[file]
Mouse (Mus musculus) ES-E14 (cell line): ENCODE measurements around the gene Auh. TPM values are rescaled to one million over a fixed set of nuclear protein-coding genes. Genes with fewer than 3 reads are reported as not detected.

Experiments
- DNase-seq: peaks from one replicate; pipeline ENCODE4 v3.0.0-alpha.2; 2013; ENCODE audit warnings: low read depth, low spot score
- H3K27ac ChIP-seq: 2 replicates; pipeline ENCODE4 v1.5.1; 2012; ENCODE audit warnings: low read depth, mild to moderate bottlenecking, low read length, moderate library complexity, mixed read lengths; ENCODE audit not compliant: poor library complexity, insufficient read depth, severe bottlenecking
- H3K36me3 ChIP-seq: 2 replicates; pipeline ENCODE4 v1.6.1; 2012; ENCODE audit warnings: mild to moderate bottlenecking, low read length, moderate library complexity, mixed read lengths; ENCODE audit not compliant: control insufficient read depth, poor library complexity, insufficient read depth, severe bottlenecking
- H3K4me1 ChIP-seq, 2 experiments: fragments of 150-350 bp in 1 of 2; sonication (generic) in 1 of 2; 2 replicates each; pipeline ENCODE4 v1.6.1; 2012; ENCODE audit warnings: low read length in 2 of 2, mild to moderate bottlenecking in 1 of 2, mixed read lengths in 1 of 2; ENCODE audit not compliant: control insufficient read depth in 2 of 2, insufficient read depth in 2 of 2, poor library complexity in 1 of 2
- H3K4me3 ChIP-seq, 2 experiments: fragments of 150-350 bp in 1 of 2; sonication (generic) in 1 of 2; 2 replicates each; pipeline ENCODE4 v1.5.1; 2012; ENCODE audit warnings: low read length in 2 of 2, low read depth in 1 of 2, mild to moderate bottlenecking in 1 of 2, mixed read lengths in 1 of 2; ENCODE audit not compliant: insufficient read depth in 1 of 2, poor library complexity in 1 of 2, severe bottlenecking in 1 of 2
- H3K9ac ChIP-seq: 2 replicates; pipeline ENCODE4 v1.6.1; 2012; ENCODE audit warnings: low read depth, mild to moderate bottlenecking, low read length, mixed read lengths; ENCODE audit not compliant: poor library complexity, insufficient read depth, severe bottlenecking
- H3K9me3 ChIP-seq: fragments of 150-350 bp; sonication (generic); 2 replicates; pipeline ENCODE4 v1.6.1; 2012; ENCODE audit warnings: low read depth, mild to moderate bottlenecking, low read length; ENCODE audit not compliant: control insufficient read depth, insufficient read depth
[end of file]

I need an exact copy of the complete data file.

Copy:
Mouse (Mus musculus) ES-E14 (cell line): ENCODE measurements around the gene Auh. TPM values are rescaled to one million over a fixed set of nuclear protein-coding genes. Genes with fewer than 3 reads are reported as not detected.

Experiments
- DNase-seq: peaks from one replicate; pipeline ENCODE4 v3.0.0-alpha.2; 2013; ENCODE audit warnings: low read depth, low spot score
- H3K27ac ChIP-seq: 2 replicates; pipeline ENCODE4 v1.5.1; 2012; ENCODE audit warnings: low read depth, mild to moderate bottlenecking, low read length, moderate library complexity, mixed read lengths; ENCODE audit not compliant: poor library complexity, insufficient read depth, severe bottlenecking
- H3K36me3 ChIP-seq: 2 replicates; pipeline ENCODE4 v1.6.1; 2012; ENCODE audit warnings: mild to moderate bottlenecking, low read length, moderate library complexity, mixed read lengths; ENCODE audit not compliant: control insufficient read depth, poor library complexity, insufficient read depth, severe bottlenecking
- H3K4me1 ChIP-seq, 2 experiments: fragments of 150-350 bp in 1 of 2; sonication (generic) in 1 of 2; 2 replicates each; pipeline ENCODE4 v1.6.1; 2012; ENCODE audit warnings: low read length in 2 of 2, mild to moderate bottlenecking in 1 of 2, mixed read lengths in 1 of 2; ENCODE audit not compliant: control insufficient read depth in 2 of 2, insufficient read depth in 2 of 2, poor library complexity in 1 of 2
- H3K4me3 ChIP-seq, 2 experiments: fragments of 150-350 bp in 1 of 2; sonication (generic) in 1 of 2; 2 replicates each; pipeline ENCODE4 v1.5.1; 2012; ENCODE audit warnings: low read length in 2 of 2, low read depth in 1 of 2, mild to moderate bottlenecking in 1 of 2, mixed read lengths in 1 of 2; ENCODE audit not compliant: insufficient read depth in 1 of 2, poor library complexity in 1 of 2, severe bottlenecking in 1 of 2
- H3K9ac ChIP-seq: 2 replicates; pipeline ENCODE4 v1.6.1; 2012; ENCODE audit warnings: low read depth, mild to moderate bottlenecking, low read length, mixed read lengths; ENCODE audit not compliant: poor library complexity, insufficient read depth, severe bottlenecking
- H3K9me3 ChIP-seq: fragments of 150-350 bp; sonication (generic); 2 replicates; pipeline ENCODE4 v1.6.1; 2012; ENCODE audit warnings: low read depth, mild to moderate bottlenecking, low read length; ENCODE audit not compliant: control insufficient read depth, insufficient read depth